Pastoral Prayer, December 13, 2015
Broadway Baptist Church
Rev. Chris Caldwell, Pastor
Across our city and across our nation, in about one in every ten churches, there will be today special anniversary celebrations--celebrations of a 150th anniversary that might have slipped by unnoticed by some of us. These African American churches will be joyfully celebrating the passage of the 13th amendment, which ended forever the practice of buying and selling their great-great-grandparents, a practice known as slavery.
Here is what House Speaker Paul Ryan said at the anniversary celebration in Washington: The Thirteenth Amendment is just 43 words long. It is so short that, when you read it, you can almost miss the whole significance. You have to stop and remind yourself that 600,000 people died in the Civil War—600,000 died over 43 words. Or to be more precise, they died in a war that decided whether those 43 words would ever be written.
Let us pray
It comes as something of a surprise, O God, that captives, who for more than 200 years in our nation, were shackled and sold, would in large numbers adopt the faith of their captors. It is hard to fathom how a race could adopt as scripture a book wherein a Christian slave is enjoined to return to his Christian owner.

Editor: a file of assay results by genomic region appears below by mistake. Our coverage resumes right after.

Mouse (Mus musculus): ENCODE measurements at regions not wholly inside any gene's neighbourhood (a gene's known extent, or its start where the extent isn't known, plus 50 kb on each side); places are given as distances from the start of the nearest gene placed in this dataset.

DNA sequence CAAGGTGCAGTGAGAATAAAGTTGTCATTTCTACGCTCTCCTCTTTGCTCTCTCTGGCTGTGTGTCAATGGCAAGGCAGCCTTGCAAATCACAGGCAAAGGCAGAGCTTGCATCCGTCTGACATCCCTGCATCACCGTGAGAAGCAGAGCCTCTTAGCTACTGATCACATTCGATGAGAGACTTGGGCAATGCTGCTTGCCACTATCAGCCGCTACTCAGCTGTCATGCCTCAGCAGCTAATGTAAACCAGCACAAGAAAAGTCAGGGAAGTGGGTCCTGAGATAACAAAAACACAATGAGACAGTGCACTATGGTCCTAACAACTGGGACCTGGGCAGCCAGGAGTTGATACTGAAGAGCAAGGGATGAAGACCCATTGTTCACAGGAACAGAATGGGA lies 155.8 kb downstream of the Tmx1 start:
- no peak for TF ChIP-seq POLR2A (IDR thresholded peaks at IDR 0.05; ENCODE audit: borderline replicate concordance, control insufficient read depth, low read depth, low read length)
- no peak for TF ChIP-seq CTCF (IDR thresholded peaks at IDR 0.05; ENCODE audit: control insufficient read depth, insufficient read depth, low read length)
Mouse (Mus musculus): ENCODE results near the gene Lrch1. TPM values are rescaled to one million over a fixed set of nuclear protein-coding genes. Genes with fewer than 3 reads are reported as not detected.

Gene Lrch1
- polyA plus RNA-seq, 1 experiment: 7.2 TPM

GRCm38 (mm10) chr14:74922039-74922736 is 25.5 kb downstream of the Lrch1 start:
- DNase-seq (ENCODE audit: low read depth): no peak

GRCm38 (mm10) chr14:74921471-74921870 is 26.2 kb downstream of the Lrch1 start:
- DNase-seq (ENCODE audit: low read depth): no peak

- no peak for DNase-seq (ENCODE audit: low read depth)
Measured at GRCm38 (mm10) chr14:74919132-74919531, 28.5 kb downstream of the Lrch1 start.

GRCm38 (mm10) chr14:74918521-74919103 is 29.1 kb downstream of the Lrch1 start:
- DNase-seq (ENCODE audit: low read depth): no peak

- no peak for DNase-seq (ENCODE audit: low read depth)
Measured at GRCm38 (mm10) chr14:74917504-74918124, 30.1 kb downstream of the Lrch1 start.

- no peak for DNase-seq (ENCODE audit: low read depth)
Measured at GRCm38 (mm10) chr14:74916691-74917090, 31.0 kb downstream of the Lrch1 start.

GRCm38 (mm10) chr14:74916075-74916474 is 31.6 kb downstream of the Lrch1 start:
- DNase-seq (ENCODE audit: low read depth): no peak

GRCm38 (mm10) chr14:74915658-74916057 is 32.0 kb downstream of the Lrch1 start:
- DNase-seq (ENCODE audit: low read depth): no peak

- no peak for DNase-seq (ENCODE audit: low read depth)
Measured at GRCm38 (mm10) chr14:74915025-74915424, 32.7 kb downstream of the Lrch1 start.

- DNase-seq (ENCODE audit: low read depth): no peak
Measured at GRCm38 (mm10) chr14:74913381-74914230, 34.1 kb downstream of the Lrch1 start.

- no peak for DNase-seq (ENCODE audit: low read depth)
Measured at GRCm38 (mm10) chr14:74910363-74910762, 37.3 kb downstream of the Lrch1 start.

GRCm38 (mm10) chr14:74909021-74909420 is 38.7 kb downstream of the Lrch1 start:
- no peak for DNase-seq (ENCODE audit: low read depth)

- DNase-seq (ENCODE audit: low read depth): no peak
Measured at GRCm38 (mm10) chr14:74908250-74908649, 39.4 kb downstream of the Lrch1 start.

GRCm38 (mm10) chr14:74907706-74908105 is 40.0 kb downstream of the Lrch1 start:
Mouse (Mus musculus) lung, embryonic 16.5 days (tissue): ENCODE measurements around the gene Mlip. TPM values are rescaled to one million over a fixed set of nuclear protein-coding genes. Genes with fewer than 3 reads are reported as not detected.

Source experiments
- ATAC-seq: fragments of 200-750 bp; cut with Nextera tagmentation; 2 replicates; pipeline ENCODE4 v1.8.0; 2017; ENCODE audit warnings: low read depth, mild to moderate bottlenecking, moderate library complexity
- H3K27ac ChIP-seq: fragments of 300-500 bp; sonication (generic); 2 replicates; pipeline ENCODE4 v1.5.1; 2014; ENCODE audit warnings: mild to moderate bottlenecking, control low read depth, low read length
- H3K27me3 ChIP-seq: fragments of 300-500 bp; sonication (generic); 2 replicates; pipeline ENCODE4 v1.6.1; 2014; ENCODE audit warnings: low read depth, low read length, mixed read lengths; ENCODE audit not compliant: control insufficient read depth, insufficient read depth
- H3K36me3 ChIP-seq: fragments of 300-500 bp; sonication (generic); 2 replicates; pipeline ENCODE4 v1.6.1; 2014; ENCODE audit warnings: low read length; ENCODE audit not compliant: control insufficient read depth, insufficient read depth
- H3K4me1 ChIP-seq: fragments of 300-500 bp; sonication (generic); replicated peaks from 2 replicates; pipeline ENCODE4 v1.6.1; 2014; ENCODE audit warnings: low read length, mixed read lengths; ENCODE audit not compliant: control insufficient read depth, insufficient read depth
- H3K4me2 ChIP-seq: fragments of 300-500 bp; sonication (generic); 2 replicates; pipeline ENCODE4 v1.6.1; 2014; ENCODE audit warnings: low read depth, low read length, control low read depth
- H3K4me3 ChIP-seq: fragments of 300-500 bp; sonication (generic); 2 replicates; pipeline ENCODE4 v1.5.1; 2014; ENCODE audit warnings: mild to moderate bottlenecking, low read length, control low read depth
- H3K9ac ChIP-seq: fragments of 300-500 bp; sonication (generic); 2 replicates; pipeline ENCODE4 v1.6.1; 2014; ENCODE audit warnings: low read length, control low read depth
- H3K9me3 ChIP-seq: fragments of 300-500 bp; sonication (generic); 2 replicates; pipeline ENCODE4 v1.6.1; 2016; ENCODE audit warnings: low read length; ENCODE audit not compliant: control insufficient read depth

Yet the joyful embrace of the Christian faith by our African American sisters and brothers teaches us something: that joy is as much a choice as it is a gift.
Sometimes joy finds us; but sometimes we choose joy.
Sometimes we are joyful because of, but other times we are joyful in spite of.
For centuries white folks have watched black folks embrace unbridled joy in worship, and have wondered why they might appear to be acting the fool, not knowing that the celebration was not an act of foolishness, or of denial--as if to say that life was not hard and at times cruel--but rather that the celebration was an act of defiance: a refusal to be shackled by the limits of what could be seen this side of the horizon, and an insistence on choosing the way of hope rather than bitterness.
Help us, Lord, to learn from their faith. Help us to choose joyful thanks for what we have, rather than petty complaining about what we don’t have.
Help us to choose joyful faith in the hope of what can be, rather than jaded grumbling about our frustration with what merely is.
Lord, we do not come asking you to help us pretend. We do not wish to pretend that storm clouds are sunshine. But we do ask to be granted the faith of knowing you are our shelter in the storm and our strength beyond the chaos.
Lord, we do not come asking you to help us pretend. We do not wish to pretend that our families are perfect or our days are flawless. But we do ask to be granted thankful hearts for families or others who love us, and we do ask to find joy even in imperfect days.
Help us, Lord, to choose to see joy
Joy in music heard in church.
Joy in laughter heard on the street.
Joy in the promise of those helping the youngest begin to walk.
Joy in the faithfulness of those helping the oldest continue to walk.
Joy in good books.
Joy in good friends.
Joy in a baby in a manger.
Joy in your love for us.